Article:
Category Archives: Weather & Climate

Assessing Fruit Tree Damage After a Freeze

The relatively surprisingly bad Southeast Texas freezes of January 6th and 7th, 2017, left many of us wondering how our semitropical fruit trees have done. There are really three questions:
(1) The first is relatively obvious: were they killed and if not how bad was the damage?
Questions (2) and (3) are potentially more important since they help us learn.
In the 1980’s, Stewart Nagle, Ph.D. did a careful assessment of citrus damage after the very destructive 1983 and 1989 freezes where temperatures in most places were near the all time records. He went all over the southern half of the state looking at what survived and why. He developed many generalizations about what happened including what did well in freezes and what did poorly. And most of his findings and of course those of many others across Texas and the world are what we use today for good guesses.

As I remember it, he said that for most citrus, their survival depended on several factors:
(1) genetics–kumquats, yuzu, trifoliate, mandarins hardy; pummelos, citron, limes less so.
(2) rootstock–trifoliate and tf crosses: hardiest; sour orange, rough lemon: not so.
(3) active growth– quiescent & healthy: hardy; but active growth or diseased: tender
(4) hours below particular temperatures: less than 32˚F,less than 28˚F, less than 25˚F,less than 22˚F, less than 18˚F, less than 14˚F, less than 10˚F
(5) size of wood killed: leaves only, new growth, twigs, branches less than 1 inch; branches more than 1 inch; trunk; whole tree
To this I would add another factor: exposure
(6) orchard trees exposed to winds out of the north, to winds from the east or west, or overhead are not as sheltered as many house yards where buildings and other trees can provide some warmth protection.

In today’s world with an electronic network across Texas and beyond, it is possible to use this information to learn what caused the damage to your trees. It is also possible to share your conclusions, provided you report the information above for your site to develop a profile of how different fruit trees behaved in various locations and temperatures. This would allow us to understand just how well mangoes and lychees did too.

If you want to do this systematically, you should assess at least twice–at 2-6 weeks and again in about 6 months. Plants on their own roots like some lemons may take even longer to show life.
I have included below an Excel File you can use to do an assessment. freeze-report-template

You could also fill it in in handwriting so there is also a PDF you can download and print.
freeze-report-template-sheet1

I have completed my assessment of orchard trees and will post this here so you can see an example when it is available for upload.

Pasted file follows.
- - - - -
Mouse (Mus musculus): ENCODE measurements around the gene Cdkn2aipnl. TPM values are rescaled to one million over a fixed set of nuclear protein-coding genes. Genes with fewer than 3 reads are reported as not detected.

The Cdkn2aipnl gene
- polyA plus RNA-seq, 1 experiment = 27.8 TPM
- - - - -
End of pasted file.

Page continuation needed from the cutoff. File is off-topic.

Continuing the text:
Climate Change, Food and Houston’s Future

In February 2015, I presented an invited lecture on the relation of climate change to food production, and its likely affect on Houston’s future.  This is obviously a dicey topic and not easily presented in in 90 minutes.  It was enough to talk about some important issues and questions.

Climate Change, Food, and Houston’s Future

Chill and Low Temperature Zones for Southeast Texas

The pdf table below summarizes 20 years of weather data from National Weather Service Stations in Southeast Texas and some surrounding counties. It is based on winters rather than calendar years (unlike most reported data), reflects the last two decades rather than earlier ones, and attempts to reflect variation as well as what is typical. The chart provides for a specific station the percentage of the years the lowest winter temperature was above the number in the table; it also provides the percentage of the time the winter chill was at or below the range of numbers listed in the table.

Zone Summaries Revised Zone Summary

Randall Chill and Cold Zones for Southeast Texas

This 3 page file has my 2012 Winter Hardiness Zones for annual low temperature 1992-2012 in all National Weather Service Weather Stations with 10 years of data. The winter low temperature zones differ from USDA because the lows I am using are for the winter, not the calendar year. The way NWS reports things, a very cold last week in December and a very cold next week in January are treated as two different annual lows. Since we tend to swing from El Nino to La Nina events, this leads to very misleading data. As well, my tables use the last 20 years, rather than the 1975-2005 that the 2012 USDA model uses.  Since 1975-1990 had some of the coldest days and months ever in the Houston area, this is not very helpful.  As well, I take median average low temperatures at smaller intervals than 5-10 degrees. There is a big difference in fruit tree tolerances for mangoes between 28F and 25F.  Lastly, I list chill zones for the area. These are not quite the same as the low temperatures since they are based on cool temperature duration more than a specific cold night.  The last page is the USDA current zone map which is quite at odds with my data.